See Pic 2.


Here is a good example of the webbing problem. The web should be the same width at the wing spar as it would be if it were at the leading or trailing edge of the wing. This web is shown at the trailing edge where it is the width of a rib too long. So I simply mark it and cut that excess off. That process is repeated across the length of the wing. It isn't a big deal, but it's irritating that the kit manufacturer didn't bother to do this right. This is the same thing I found on the Red Swan kit.

See Pic 3.


Measuring, marking, and cutting, one pair of webs at a time. Once these are all done I'll cut the webbing for the other wing to make that assembly go faster. I'll also probably modify the webbing a bit by installing it between the top/bottom spar caps instead of in front/behind them. This will remove a bit of extra material and should still leave me with a good strong spar. I'm not 100% positive it's a good idea, but this wing isn't much larger than that of the Red Swan and I think what I've got in mind will be stronger than what I used on that build.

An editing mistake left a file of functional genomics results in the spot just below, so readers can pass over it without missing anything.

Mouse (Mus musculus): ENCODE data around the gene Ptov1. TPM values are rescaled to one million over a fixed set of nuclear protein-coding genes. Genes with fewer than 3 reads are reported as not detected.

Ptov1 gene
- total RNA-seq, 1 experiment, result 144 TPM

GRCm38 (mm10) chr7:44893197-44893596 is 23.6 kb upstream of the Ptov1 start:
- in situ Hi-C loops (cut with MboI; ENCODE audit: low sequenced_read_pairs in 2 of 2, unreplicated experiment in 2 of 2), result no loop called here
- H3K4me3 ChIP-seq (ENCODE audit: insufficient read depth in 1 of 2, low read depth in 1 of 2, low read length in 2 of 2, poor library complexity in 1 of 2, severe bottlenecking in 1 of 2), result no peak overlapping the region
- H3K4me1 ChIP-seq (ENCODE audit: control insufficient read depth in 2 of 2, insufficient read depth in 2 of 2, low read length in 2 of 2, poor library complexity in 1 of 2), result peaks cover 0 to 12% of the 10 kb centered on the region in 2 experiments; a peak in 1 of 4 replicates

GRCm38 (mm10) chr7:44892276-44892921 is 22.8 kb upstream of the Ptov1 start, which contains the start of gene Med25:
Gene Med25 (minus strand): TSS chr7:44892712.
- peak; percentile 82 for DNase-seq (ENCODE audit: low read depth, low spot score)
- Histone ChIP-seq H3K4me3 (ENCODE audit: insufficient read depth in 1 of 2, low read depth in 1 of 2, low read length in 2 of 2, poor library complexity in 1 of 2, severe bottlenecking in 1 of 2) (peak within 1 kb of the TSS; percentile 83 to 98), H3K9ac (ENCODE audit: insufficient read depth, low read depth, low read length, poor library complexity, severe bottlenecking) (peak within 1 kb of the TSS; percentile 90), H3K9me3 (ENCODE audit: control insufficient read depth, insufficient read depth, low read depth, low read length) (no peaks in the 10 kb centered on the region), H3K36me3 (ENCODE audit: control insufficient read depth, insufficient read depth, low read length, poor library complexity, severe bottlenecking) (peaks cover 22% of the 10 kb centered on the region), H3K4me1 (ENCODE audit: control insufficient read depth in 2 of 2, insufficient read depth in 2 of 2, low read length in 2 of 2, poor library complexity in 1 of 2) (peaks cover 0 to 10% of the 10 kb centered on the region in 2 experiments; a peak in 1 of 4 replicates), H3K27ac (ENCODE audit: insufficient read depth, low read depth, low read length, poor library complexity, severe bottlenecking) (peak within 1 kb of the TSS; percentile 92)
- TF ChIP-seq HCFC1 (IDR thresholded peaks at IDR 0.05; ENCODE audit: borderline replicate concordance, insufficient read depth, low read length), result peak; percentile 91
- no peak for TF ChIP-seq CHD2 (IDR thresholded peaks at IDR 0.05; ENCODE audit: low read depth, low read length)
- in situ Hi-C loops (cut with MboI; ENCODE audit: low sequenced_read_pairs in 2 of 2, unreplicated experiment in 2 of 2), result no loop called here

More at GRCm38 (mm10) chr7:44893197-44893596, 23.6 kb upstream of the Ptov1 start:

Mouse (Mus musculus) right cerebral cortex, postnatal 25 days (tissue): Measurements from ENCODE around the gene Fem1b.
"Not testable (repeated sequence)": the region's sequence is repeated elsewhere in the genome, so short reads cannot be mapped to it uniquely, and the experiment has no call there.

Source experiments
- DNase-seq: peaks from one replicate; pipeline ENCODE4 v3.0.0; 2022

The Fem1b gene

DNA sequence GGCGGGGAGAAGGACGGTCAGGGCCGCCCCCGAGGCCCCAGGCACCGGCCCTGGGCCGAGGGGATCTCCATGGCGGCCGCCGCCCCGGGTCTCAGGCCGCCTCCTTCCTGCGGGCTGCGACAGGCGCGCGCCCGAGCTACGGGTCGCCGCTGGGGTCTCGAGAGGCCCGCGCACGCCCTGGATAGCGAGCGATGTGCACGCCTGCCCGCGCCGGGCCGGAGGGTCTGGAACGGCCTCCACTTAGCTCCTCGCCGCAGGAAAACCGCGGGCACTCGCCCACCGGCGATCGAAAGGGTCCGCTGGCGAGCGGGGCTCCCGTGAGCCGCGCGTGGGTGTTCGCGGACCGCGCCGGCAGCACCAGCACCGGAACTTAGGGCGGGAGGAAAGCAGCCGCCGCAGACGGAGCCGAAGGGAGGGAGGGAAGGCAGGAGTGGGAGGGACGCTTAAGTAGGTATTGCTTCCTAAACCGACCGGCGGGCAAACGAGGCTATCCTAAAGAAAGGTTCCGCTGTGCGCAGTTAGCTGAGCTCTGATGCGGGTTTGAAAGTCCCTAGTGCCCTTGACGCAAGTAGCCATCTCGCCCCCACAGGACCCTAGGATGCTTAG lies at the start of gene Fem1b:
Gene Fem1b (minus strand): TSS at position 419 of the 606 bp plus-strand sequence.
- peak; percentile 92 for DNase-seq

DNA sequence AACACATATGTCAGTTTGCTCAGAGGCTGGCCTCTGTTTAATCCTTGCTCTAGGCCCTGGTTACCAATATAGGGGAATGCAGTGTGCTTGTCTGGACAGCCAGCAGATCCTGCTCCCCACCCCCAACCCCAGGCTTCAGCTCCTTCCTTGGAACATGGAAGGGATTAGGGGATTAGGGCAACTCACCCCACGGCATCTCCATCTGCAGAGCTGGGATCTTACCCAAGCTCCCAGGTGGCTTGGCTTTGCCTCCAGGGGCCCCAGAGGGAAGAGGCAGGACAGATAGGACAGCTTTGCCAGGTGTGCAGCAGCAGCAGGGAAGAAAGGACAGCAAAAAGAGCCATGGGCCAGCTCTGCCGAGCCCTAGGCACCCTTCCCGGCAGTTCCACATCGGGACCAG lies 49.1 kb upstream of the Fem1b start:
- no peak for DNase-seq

See Pic 4.


By the time I get to the wing tip you can easily see how much material I've removed from the webbing. The aileron will need to be trimmed slightly once the wing is glued up. The wing tip is made from two layers of balsa glued together. Kind of big and blocky, so I may cut a couple holes in it to lighten it up a bit. The dial caliper I'm using to measure the ribs isn't necessary, but it does work nicely for this project. You could get the same results carefully using a ruler or scrap pieces of balsa and a pen.

See Pic 5.